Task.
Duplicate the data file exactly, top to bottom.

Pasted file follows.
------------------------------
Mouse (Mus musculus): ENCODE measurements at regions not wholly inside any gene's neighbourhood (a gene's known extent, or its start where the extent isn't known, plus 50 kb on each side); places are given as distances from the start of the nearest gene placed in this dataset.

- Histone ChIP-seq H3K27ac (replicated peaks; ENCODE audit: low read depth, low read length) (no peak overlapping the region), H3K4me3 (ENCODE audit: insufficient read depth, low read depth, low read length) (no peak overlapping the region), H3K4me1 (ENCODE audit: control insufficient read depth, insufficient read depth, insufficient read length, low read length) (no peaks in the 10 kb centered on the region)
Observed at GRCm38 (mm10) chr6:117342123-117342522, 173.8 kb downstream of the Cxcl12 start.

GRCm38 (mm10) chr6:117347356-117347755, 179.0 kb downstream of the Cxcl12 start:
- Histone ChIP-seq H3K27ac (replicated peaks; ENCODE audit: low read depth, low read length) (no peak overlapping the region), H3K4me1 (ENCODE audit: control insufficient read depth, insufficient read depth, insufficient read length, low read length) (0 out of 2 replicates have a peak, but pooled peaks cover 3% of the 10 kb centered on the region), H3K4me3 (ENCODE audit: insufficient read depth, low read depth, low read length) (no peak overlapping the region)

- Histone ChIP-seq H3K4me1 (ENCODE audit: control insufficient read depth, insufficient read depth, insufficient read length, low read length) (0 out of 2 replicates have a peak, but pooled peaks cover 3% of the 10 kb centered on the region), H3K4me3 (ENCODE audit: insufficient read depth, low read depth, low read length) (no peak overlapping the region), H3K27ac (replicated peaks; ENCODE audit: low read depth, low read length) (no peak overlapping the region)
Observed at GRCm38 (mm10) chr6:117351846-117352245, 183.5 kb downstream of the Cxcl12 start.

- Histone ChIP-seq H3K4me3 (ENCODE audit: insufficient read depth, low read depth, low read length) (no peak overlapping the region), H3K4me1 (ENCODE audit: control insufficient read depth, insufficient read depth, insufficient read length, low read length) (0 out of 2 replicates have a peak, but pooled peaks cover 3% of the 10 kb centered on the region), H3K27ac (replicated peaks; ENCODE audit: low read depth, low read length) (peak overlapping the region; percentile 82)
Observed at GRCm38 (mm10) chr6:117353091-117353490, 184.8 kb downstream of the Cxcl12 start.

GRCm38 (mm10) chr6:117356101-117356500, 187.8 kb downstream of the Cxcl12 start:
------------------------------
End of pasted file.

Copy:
Mouse (Mus musculus): ENCODE measurements at regions not wholly inside any gene's neighbourhood (a gene's known extent, or its start where the extent isn't known, plus 50 kb on each side); places are given as distances from the start of the nearest gene placed in this dataset.

- Histone ChIP-seq H3K27ac (replicated peaks; ENCODE audit: low read depth, low read length) (no peak overlapping the region), H3K4me3 (ENCODE audit: insufficient read depth, low read depth, low read length) (no peak overlapping the region), H3K4me1 (ENCODE audit: control insufficient read depth, insufficient read depth, insufficient read length, low read length) (no peaks in the 10 kb centered on the region)
Observed at GRCm38 (mm10) chr6:117342123-117342522, 173.8 kb downstream of the Cxcl12 start.

GRCm38 (mm10) chr6:117347356-117347755, 179.0 kb downstream of the Cxcl12 start:
- Histone ChIP-seq H3K27ac (replicated peaks; ENCODE audit: low read depth, low read length) (no peak overlapping the region), H3K4me1 (ENCODE audit: control insufficient read depth, insufficient read depth, insufficient read length, low read length) (0 out of 2 replicates have a peak, but pooled peaks cover 3% of the 10 kb centered on the region), H3K4me3 (ENCODE audit: insufficient read depth, low read depth, low read length) (no peak overlapping the region)

- Histone ChIP-seq H3K4me1 (ENCODE audit: control insufficient read depth, insufficient read depth, insufficient read length, low read length) (0 out of 2 replicates have a peak, but pooled peaks cover 3% of the 10 kb centered on the region), H3K4me3 (ENCODE audit: insufficient read depth, low read depth, low read length) (no peak overlapping the region), H3K27ac (replicated peaks; ENCODE audit: low read depth, low read length) (no peak overlapping the region)
Observed at GRCm38 (mm10) chr6:117351846-117352245, 183.5 kb downstream of the Cxcl12 start.

- Histone ChIP-seq H3K4me3 (ENCODE audit: insufficient read depth, low read depth, low read length) (no peak overlapping the region), H3K4me1 (ENCODE audit: control insufficient read depth, insufficient read depth, insufficient read length, low read length) (0 out of 2 replicates have a peak, but pooled peaks cover 3% of the 10 kb centered on the region), H3K27ac (replicated peaks; ENCODE audit: low read depth, low read length) (peak overlapping the region; percentile 82)
Observed at GRCm38 (mm10) chr6:117353091-117353490, 184.8 kb downstream of the Cxcl12 start.

GRCm38 (mm10) chr6:117356101-117356500, 187.8 kb downstream of the Cxcl12 start: